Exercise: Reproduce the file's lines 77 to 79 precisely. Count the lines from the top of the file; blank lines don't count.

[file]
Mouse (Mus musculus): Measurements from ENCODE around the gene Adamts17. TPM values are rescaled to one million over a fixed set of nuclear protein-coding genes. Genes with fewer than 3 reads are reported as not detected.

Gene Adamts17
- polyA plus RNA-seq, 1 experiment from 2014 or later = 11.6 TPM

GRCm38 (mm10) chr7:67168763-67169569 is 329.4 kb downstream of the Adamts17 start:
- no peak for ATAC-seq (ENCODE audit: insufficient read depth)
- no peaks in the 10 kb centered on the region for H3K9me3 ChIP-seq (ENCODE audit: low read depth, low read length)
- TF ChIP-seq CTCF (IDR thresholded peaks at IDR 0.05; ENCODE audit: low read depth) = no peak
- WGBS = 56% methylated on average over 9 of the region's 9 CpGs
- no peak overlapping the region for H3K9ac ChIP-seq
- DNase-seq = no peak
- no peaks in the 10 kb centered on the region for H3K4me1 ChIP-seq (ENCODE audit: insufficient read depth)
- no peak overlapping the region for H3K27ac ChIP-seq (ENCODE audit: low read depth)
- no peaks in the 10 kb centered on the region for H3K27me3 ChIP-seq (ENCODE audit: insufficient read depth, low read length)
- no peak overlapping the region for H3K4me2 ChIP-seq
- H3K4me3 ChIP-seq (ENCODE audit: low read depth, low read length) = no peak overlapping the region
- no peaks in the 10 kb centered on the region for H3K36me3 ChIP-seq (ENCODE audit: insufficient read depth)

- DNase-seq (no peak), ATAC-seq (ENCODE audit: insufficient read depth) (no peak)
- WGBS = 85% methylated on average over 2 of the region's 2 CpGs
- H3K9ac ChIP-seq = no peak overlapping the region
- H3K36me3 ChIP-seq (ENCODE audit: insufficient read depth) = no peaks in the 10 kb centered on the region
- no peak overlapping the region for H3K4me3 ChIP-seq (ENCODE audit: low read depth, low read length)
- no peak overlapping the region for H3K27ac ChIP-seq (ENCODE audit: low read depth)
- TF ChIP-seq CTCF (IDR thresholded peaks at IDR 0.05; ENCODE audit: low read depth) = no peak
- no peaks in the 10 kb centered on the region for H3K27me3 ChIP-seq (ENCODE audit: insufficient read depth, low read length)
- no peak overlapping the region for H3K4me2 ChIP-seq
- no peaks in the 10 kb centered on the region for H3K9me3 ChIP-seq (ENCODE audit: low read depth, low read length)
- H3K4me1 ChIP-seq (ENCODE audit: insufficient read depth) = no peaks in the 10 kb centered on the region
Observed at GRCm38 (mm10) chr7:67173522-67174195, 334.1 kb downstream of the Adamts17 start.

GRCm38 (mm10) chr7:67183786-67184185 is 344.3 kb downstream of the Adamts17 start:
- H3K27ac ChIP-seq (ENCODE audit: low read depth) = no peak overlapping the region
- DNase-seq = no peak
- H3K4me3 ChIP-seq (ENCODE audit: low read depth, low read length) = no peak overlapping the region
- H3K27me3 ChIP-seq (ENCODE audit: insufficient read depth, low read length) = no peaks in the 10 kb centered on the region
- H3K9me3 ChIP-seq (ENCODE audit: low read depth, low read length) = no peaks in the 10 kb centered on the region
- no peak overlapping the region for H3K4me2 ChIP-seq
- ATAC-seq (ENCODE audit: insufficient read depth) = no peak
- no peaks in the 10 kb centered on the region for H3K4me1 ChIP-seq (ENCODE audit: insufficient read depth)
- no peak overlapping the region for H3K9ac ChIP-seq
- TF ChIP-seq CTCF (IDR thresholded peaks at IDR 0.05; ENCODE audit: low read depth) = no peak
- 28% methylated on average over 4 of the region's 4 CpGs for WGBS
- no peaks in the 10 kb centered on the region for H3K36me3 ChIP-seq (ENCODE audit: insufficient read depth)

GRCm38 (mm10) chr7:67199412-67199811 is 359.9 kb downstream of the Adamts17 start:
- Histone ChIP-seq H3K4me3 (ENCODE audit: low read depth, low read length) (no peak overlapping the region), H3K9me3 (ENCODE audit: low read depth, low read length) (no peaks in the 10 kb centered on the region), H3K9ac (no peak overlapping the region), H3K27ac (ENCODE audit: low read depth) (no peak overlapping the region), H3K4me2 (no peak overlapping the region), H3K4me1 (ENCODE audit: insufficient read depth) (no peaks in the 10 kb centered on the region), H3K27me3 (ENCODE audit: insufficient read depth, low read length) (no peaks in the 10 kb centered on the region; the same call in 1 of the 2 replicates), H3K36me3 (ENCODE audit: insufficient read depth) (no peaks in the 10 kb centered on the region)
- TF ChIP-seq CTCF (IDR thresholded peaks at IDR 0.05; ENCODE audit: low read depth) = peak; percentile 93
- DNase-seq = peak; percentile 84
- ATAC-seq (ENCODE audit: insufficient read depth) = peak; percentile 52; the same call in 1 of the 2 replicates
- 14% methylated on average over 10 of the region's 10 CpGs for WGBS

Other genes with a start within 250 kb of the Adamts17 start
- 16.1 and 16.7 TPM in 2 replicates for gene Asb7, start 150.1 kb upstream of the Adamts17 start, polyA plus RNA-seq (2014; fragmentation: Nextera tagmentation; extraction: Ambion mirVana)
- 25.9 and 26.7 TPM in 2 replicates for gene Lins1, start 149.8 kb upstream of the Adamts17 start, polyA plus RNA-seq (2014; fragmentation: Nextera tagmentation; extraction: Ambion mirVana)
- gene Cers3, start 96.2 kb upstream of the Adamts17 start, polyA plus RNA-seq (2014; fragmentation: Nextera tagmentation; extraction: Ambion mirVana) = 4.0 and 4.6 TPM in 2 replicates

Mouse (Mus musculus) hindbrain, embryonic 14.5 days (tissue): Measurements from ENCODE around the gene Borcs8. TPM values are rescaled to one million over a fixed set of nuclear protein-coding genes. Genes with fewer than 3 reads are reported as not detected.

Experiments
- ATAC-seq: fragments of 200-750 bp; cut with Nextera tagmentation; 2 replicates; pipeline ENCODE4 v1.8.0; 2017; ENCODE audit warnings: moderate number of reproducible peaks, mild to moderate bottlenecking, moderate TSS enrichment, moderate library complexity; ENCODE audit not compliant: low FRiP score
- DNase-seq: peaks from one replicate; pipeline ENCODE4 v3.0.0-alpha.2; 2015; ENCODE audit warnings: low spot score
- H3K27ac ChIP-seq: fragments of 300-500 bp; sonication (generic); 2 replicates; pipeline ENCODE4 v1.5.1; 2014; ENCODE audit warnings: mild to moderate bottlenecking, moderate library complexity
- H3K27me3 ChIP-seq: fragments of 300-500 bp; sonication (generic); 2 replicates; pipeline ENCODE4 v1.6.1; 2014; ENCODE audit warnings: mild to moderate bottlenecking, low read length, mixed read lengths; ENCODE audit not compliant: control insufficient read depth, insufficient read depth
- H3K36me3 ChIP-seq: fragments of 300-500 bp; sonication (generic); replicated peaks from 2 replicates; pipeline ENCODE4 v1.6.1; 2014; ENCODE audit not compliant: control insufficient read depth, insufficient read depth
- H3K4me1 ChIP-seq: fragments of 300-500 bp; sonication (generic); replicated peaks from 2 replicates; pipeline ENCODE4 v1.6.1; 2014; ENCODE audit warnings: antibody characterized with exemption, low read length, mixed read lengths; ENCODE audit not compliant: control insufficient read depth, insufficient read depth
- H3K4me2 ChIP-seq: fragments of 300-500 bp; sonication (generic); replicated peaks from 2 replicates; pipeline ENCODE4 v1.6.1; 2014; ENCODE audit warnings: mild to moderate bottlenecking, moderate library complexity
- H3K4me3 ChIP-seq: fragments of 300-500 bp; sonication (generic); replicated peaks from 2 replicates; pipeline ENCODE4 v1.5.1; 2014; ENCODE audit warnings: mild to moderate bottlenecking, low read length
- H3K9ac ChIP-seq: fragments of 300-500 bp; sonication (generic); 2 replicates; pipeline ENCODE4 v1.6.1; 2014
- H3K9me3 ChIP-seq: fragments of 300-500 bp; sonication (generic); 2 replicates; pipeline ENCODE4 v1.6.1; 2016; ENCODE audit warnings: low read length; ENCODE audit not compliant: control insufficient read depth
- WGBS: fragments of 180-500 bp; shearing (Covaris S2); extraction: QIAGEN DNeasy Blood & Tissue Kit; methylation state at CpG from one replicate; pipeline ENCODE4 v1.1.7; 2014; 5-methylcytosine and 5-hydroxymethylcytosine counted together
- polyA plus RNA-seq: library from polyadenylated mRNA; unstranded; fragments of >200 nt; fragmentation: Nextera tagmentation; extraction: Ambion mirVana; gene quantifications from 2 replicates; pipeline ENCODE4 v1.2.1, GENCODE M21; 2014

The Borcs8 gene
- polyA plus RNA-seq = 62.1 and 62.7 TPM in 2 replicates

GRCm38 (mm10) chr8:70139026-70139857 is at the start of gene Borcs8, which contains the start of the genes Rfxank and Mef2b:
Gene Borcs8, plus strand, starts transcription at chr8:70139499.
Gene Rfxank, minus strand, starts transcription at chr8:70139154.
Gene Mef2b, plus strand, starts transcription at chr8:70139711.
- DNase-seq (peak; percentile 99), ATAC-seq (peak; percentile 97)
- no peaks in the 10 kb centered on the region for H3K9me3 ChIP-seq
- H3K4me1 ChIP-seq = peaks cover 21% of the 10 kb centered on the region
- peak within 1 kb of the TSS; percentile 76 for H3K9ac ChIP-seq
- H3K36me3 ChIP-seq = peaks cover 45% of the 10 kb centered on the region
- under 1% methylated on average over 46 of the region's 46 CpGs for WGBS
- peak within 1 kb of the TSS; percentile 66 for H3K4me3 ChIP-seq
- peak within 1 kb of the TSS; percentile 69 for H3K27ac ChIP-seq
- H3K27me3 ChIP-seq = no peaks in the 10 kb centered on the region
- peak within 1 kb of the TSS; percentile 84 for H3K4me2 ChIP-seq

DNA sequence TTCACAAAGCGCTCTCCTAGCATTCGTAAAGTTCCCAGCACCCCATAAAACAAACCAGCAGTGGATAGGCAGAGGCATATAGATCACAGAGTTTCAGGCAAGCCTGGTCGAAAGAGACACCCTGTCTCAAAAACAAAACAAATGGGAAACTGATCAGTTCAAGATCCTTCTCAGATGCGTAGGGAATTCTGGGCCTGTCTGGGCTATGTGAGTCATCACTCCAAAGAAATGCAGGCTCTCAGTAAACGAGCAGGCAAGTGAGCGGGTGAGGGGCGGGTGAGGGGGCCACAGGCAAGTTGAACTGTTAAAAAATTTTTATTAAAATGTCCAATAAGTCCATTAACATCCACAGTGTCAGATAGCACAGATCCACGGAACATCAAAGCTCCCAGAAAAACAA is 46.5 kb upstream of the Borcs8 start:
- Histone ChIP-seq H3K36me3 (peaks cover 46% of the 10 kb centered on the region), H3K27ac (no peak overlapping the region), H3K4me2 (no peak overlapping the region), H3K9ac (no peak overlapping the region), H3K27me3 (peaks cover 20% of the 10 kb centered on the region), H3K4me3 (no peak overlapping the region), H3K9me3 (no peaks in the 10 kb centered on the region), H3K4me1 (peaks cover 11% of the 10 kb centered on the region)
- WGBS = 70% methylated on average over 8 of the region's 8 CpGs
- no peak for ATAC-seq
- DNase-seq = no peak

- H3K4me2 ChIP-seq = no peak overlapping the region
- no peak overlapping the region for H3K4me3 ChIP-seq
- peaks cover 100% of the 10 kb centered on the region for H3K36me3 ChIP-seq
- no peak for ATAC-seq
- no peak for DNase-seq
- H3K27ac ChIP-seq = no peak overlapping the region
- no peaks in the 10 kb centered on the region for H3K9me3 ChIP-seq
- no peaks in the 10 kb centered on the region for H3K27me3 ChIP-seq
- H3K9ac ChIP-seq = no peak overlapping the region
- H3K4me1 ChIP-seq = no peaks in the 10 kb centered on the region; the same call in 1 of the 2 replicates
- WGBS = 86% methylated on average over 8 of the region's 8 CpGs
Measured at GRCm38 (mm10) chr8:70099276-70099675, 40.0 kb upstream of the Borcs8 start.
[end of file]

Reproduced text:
- under 1% methylated on average over 46 of the region's 46 CpGs for WGBS
- peak within 1 kb of the TSS; percentile 66 for H3K4me3 ChIP-seq
- peak within 1 kb of the TSS; percentile 69 for H3K27ac ChIP-seq